The apparent politicization of the courts is taking place even as the SPC is trying to improve the quality and reputation of the country’s notoriously corrupt judges. Last month, SPC Vice-President Shen Deyong announced a countrywide “tracking system” whereby the nation’s highest court would systematically track disputed court cases—and penalize regional judges who have a record of misjudgments. “We will streamline principles for judges’ discretionary powers and try to unify standards so as to avoid the public’s doubts of judicial justice because of very different judgments on similar cases,” Shen said (China Daily, June 24). Nonetheless, even party and government departments seem to have doubts about the reliability and professionalism of judges. For example, it has become a norm for senior cadres accused of corrupt practices to be put on trial in a province that is outside the suspect’s jurisdiction. The fact that judges have been called upon by the top CCP leadership to put political loyalty before other considerations, however, could militate against efforts to buttress their ethical and professional standards.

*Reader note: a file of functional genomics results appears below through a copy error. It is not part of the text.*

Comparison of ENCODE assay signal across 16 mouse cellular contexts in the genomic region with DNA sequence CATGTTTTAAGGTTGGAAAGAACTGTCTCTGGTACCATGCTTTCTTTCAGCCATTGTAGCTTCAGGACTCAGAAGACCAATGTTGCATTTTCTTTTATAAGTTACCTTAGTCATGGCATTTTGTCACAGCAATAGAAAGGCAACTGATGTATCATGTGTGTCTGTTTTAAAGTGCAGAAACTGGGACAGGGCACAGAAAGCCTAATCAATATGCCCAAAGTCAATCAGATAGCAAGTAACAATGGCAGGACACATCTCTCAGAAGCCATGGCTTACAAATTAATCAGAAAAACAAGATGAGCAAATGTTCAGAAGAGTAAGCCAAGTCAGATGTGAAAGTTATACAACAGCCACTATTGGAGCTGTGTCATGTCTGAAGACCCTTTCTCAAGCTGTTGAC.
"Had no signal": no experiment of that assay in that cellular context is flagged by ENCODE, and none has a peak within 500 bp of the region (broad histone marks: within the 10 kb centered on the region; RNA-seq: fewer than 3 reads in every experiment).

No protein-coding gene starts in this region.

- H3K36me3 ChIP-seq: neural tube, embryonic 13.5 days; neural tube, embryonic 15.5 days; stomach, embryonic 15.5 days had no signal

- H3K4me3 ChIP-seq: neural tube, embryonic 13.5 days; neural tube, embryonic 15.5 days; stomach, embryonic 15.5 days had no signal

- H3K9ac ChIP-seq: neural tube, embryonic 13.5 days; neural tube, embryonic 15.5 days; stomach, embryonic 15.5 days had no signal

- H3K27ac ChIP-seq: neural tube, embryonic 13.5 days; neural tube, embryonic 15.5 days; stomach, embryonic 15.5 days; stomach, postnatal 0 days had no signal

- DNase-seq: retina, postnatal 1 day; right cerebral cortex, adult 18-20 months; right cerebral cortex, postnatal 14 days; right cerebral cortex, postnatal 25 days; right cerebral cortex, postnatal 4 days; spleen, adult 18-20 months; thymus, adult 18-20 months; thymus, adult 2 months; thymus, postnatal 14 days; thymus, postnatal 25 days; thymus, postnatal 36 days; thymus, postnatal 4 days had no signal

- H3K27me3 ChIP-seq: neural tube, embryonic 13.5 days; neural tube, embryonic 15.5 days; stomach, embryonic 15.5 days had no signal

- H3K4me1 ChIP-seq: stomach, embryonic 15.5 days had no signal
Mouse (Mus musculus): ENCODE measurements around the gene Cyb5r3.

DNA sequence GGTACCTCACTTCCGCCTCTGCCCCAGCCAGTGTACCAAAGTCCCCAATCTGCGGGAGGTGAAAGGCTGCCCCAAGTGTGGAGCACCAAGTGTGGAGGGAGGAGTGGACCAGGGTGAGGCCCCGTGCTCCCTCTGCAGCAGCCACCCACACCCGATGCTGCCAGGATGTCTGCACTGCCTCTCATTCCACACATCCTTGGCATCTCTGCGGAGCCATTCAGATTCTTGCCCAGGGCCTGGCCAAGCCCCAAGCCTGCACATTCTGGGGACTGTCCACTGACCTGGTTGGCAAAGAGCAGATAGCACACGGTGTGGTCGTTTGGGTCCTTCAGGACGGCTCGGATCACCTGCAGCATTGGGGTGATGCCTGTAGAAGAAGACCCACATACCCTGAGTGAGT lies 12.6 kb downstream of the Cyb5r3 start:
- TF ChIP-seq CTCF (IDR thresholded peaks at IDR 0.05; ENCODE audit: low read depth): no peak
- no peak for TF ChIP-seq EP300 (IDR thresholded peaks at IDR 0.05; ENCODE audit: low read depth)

The increasingly powerful public-security establishment has also been accused of being a hotbed of factionalism: an exceptionally large number of senior police officers were either born in Heilongjiang province or have spent a good part of their career there. Members of this Heilongjiang Faction within the MPS have included Vice Ministers Yang Huanning, Zhang Xinfeng and Meng Hongwei and the just-retired former Vice-Minister Bai Jingfu (mps.gov.cn, June 29; Wen Wei Po, June 27). The lack of “geographical diversity” within the leadership of such a major ministry goes against the well known Deng Xiaoping dictum on CCP personnel arrangements that senior officials in party and government units should hail from “the five lakes and four seas.” In Hu’s eagerness to secure the unstinting support of security and judicial officials for augmenting CCP authority and clamping down on dissent however, President Hu seems willing to give loyalists in the zhengfa system additional perks—and ignore their indiscretion to bolster party unity.